The circular economy in Luxembourg
November 5, 2021
A circular economy is an economic model that aims to be environmentally friendly. Its principle is based on reducing the use of raw materials and nonrenewable energies by reusing existing materials whenever possible. In contrast to the linear economy adopted by most European countries, this new model is starting to be considered in Luxembourg.
We currently live in a society of excessive consumption in which producing, consuming, and throwing away is the standard industrial scheme as it is often more profitable. Europe, and Luxembourg in particular, is dependent on the price increases and fluctuations of raw materials, as it can solely rely on imports due to the lack of local resources. The aim of a circular economy is precisely to modify this industrial chain and greatly reduce the environmental impact of our current economic models.
In 2015, the European Commission launched its first circular economy action plan. Fifty-four actions were thus implemented until 2019 in several industrial areas such as product design, consumption, waste management, recycling, etc.
In February 2021, the Ministry of Energy and Spacial Planning, the Ministry of the Environment, Climate and Sustainable Development, and the Ministry of the Economy and the Ministry of Finance presented the “Kreeslafwirtschaft Lëtzebuerg Strategy” (Circular Economy Strategy). This strategy aims to address and solve Luxembourg's problems concerning the availability and distribution of resources, but above all manage the social and environmental impacts generated by our current lifestyle. The aim of the government of the Grand Duchy of Luxembourg is to become an international leader in this area.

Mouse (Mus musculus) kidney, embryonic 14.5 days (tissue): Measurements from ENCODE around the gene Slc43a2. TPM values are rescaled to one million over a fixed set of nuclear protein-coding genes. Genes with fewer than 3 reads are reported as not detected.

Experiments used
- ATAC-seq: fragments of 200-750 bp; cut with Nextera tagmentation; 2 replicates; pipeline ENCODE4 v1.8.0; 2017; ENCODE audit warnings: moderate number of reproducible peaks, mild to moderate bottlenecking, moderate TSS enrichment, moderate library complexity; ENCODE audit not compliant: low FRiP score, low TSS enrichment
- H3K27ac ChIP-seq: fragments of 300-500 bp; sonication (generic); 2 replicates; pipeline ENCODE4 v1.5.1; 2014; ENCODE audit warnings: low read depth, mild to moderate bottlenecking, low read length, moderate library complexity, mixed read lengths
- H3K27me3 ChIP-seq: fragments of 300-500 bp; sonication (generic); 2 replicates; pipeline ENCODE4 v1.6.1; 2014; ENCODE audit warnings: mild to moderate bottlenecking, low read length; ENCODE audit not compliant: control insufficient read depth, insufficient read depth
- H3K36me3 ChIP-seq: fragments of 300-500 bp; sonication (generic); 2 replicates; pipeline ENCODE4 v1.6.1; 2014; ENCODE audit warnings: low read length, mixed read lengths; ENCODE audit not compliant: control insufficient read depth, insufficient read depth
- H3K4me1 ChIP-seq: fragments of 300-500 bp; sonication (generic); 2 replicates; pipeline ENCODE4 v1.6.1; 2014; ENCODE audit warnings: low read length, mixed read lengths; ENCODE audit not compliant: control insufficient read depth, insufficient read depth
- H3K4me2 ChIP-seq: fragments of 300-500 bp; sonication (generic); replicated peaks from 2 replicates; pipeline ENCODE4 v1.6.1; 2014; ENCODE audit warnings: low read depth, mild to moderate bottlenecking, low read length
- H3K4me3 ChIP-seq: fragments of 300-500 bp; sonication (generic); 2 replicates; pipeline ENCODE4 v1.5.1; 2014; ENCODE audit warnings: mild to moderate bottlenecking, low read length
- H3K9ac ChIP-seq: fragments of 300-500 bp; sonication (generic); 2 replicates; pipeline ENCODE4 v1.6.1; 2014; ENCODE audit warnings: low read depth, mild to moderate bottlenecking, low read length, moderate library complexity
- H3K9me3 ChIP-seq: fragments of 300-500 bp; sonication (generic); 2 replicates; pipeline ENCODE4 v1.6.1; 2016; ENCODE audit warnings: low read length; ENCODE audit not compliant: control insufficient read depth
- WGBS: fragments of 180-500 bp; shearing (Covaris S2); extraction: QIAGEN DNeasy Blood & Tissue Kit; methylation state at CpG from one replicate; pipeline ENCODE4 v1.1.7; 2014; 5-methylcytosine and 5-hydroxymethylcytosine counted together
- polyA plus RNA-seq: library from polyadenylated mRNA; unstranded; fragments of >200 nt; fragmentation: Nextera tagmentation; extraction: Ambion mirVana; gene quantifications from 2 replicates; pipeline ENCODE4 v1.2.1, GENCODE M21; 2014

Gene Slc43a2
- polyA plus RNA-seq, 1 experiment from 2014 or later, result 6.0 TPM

Waste from construction and demolition represents the main source of waste in Europe. Recycling this waste is not easy as the recovered materials are not always identifiable nor collected in an optimal manner.
Luxembourg has set itself several goals in the construction sector, including maintaining the current waste recovery rate at around 90% and promoting the reuse of construction materials via deconstruction. To fulfil its ambitions, the Grand Duchy of Luxembourg has imposed the legal obligation to implement "waste hierarchy". In practical terms, some good practices are to be favoured over others as indicated by the Lansink scale which is used as an architectural model to implement a circular economy:
European law also requires the implementation of a compulsory inventory of building materials which must be carried out during the deconstruction of a building. This inventory aims to promote the “clean” deconstruction of buildings and the reuse of recovered materials.
From an economic standpoint, a circular economy model could be very profitable for countries choosing to take this path. According to the report published by the Ellen MacArthur Foundation, a circular economy could generate a net profit of € 1,800 billion by 2030 for Europe.
Creating new jobs is also one of the positive outcomes that should be underlined, as a circular economy typically requires more labour than a linear economy.
A circular economy thus aims to both reduce the negative impacts and increase the positive impacts on humans and nature. Less waste and more comfort: these are the key words guiding this economic model.